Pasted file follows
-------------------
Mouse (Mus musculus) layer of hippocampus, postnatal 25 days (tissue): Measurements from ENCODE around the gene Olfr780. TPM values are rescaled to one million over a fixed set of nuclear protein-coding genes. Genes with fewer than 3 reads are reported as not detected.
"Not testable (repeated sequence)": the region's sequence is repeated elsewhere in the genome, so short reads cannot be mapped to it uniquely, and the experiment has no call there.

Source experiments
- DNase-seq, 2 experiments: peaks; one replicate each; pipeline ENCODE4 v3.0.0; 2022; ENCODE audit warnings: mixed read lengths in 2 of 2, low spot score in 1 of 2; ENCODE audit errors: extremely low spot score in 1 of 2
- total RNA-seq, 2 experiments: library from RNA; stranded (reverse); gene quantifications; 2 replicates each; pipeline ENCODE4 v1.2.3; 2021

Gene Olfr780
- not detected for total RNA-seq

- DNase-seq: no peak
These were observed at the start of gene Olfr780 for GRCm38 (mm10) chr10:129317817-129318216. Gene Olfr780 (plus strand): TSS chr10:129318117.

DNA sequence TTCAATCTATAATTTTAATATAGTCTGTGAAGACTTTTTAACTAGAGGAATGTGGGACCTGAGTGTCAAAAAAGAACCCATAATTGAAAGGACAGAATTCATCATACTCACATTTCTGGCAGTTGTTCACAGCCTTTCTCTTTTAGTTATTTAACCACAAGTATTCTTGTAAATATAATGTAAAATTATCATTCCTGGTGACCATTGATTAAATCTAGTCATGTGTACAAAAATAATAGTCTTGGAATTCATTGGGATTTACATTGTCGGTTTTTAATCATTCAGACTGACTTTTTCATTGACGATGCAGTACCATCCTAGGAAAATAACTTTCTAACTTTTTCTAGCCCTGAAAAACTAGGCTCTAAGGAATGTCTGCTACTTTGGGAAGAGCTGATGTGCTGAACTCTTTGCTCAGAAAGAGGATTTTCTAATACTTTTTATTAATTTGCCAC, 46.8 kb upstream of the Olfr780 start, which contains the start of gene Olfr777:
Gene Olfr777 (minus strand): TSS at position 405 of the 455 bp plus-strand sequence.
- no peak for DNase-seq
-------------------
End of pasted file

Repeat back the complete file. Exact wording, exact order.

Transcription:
Mouse (Mus musculus) layer of hippocampus, postnatal 25 days (tissue): Measurements from ENCODE around the gene Olfr780. TPM values are rescaled to one million over a fixed set of nuclear protein-coding genes. Genes with fewer than 3 reads are reported as not detected.
"Not testable (repeated sequence)": the region's sequence is repeated elsewhere in the genome, so short reads cannot be mapped to it uniquely, and the experiment has no call there.

Source experiments
- DNase-seq, 2 experiments: peaks; one replicate each; pipeline ENCODE4 v3.0.0; 2022; ENCODE audit warnings: mixed read lengths in 2 of 2, low spot score in 1 of 2; ENCODE audit errors: extremely low spot score in 1 of 2
- total RNA-seq, 2 experiments: library from RNA; stranded (reverse); gene quantifications; 2 replicates each; pipeline ENCODE4 v1.2.3; 2021

Gene Olfr780
- not detected for total RNA-seq

- DNase-seq: no peak
These were observed at the start of gene Olfr780 for GRCm38 (mm10) chr10:129317817-129318216. Gene Olfr780 (plus strand): TSS chr10:129318117.

DNA sequence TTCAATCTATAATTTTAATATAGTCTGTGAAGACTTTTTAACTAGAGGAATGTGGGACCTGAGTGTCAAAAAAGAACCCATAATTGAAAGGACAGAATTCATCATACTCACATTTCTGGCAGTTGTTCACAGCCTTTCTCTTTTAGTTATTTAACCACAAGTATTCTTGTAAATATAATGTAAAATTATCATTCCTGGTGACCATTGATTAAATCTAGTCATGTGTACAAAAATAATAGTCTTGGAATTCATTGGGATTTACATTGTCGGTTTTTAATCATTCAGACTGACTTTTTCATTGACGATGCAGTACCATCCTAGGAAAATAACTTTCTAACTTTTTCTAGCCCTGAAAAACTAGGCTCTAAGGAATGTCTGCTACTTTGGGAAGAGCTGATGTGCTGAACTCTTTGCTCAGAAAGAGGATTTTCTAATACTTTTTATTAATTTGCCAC, 46.8 kb upstream of the Olfr780 start, which contains the start of gene Olfr777:
Gene Olfr777 (minus strand): TSS at position 405 of the 455 bp plus-strand sequence.
- no peak for DNase-seq